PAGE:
The maximum morphological changes concern the gray matter of the brain. Diapedetic hemorrhages, edema and hyperemia of the brain substance are detected, in some cases – thrombi of small vessels. Microscopic studies show perivascular infiltrates, degenerative changes in neurons up to their complete death, proliferation of neuroglia. Morphological changes are also found in the area of ​​the aqueduct of the brain, the hypothalamus and subcortical nodes. In the chronic course of the disease, extensive glial scars are detected.

Symptoms of Lethargic Encephalitis in Children

The exact duration of the incubation period is still not known exactly. It is believed that it is from 4 to 15 days, but can last several months. The disease has an acute onset, body temperature rises, headaches, chills, nausea, and even vomiting begin.

In frequent cases, cough, runny nose, and sore throat are manifested. The mucous membrane of the pharynx with redness (hyperemia), there is a slight swelling. A striking sign of the disease is an early occurring sleep disorder. Drowsiness in a sick person occurs during the day, and insomnia haunts a person at night. Irresistible drowsiness may resemble a coma, but with lethargy, a sick child after waking up is well oriented in space.

An important symptom of lethargic encephalitis in children is oculomotor disorders associated with damage to the nuclei of III (oculomotor) and IV (block) pairs of cranial nerves. Because of this, there is a violation of convergence, paralysis of accommodation, double vision, lethargy or loss of pupillary reactions. With these processes, the face of a sick child becomes like a mask, facial expressions become scarce. There is a likelihood of vestibular disorders. Among the symptoms, instability of gait, dizziness, hypersalivation and sweating are also noted. Hypersalivation means an increase in the amount of saliva secreted.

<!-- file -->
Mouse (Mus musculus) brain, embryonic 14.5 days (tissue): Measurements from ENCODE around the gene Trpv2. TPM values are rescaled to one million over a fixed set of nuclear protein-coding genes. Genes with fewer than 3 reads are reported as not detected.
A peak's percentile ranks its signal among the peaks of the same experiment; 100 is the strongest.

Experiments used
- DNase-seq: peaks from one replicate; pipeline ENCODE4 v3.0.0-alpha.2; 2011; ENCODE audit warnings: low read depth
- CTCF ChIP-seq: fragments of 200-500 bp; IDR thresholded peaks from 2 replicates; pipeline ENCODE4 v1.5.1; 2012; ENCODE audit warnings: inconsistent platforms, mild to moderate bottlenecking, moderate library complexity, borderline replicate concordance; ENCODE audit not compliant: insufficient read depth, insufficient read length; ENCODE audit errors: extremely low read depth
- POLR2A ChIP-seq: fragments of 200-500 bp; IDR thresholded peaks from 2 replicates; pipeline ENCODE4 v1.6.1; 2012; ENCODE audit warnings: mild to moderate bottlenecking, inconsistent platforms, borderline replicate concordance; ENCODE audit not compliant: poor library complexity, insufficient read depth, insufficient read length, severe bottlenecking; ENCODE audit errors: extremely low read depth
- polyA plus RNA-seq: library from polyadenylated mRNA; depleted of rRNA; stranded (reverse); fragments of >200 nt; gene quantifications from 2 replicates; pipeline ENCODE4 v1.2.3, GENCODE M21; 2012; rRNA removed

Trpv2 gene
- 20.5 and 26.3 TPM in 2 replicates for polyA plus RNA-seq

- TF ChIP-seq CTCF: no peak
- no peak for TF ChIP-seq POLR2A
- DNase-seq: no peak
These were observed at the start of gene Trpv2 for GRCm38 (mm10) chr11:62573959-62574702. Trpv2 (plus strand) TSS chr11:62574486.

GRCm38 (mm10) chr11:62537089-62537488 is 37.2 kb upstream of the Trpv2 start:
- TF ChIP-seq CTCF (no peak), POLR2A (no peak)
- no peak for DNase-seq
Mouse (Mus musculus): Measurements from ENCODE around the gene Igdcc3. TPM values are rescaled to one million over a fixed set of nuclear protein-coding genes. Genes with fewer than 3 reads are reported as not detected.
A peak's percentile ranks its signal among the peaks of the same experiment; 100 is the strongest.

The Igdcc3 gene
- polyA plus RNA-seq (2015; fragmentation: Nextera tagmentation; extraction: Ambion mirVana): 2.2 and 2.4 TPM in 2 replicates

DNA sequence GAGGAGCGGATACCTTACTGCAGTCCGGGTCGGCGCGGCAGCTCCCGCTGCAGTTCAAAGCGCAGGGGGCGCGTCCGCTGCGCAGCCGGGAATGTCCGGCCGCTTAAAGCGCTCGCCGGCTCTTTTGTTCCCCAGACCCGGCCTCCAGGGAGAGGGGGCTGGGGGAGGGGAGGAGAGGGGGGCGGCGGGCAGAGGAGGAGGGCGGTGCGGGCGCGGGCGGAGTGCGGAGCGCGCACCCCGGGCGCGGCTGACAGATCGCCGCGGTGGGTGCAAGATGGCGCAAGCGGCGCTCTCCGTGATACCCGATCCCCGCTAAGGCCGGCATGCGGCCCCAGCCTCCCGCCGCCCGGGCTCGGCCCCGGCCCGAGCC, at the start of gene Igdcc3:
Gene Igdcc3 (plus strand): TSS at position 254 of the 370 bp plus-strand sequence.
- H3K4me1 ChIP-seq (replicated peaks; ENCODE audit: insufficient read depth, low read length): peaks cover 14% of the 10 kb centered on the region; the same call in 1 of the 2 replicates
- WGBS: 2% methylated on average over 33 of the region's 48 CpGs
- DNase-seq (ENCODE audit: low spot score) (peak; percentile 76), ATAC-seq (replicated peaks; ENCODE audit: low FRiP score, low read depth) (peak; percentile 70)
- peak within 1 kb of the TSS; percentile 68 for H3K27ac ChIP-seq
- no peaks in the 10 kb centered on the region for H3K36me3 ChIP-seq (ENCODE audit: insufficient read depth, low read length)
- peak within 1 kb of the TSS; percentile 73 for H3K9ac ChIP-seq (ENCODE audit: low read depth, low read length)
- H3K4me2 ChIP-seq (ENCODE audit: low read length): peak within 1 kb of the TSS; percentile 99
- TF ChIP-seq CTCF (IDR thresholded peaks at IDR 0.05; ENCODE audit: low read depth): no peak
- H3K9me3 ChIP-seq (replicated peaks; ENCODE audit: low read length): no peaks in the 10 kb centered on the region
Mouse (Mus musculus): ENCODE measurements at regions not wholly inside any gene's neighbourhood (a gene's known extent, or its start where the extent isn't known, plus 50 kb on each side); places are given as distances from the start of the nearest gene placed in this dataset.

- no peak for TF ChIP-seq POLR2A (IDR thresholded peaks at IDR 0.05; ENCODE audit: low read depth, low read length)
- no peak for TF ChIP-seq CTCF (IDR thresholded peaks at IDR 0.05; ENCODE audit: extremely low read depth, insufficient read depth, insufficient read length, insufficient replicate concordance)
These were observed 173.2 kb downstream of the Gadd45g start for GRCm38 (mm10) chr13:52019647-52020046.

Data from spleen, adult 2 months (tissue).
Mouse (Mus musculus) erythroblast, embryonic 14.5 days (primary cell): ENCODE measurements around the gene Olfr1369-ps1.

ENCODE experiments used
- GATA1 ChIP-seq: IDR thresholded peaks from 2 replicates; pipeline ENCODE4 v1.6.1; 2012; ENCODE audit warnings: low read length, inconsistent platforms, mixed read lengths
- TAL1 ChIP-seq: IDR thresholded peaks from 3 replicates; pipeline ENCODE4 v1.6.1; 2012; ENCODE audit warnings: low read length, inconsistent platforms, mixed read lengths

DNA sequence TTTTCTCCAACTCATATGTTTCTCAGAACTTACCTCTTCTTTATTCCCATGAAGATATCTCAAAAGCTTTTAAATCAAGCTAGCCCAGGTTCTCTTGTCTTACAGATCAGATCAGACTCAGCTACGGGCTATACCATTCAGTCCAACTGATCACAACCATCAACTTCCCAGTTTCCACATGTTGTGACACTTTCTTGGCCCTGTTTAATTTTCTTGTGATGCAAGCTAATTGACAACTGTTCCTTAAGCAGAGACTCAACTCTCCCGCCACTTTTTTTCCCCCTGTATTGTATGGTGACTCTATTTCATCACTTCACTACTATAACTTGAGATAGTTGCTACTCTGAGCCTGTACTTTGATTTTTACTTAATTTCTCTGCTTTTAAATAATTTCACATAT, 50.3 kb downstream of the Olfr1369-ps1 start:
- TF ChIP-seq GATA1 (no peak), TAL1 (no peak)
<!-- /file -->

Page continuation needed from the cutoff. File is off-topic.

The defeat of the extrapyramidal system leads to a hyperkinetic form of lethargic encephalitis. Outwardly, this is manifested by involuntary tics of the muscles of the face, head and neck.

With common hyperkinesis, the abdominal muscles and diaphragm are also affected, this leads to hiccups. Also common hyperkinesis threatens with torsion dystonia – body turns around the axis due to damage to the upper extremities of the body.

A blood test shows neutrophilic leukocytosis in the peripheral blood and increased ESR. Cerebrospinal fluid is transparent, intracerebral pressure is slightly increased.

Cases with lethargic and oculomotor disorders are designated as typical. Atypical forms of lethargic encephalitis:

  • ticose (accompanied by involuntary twitching of individual muscle groups, mainly the face and neck);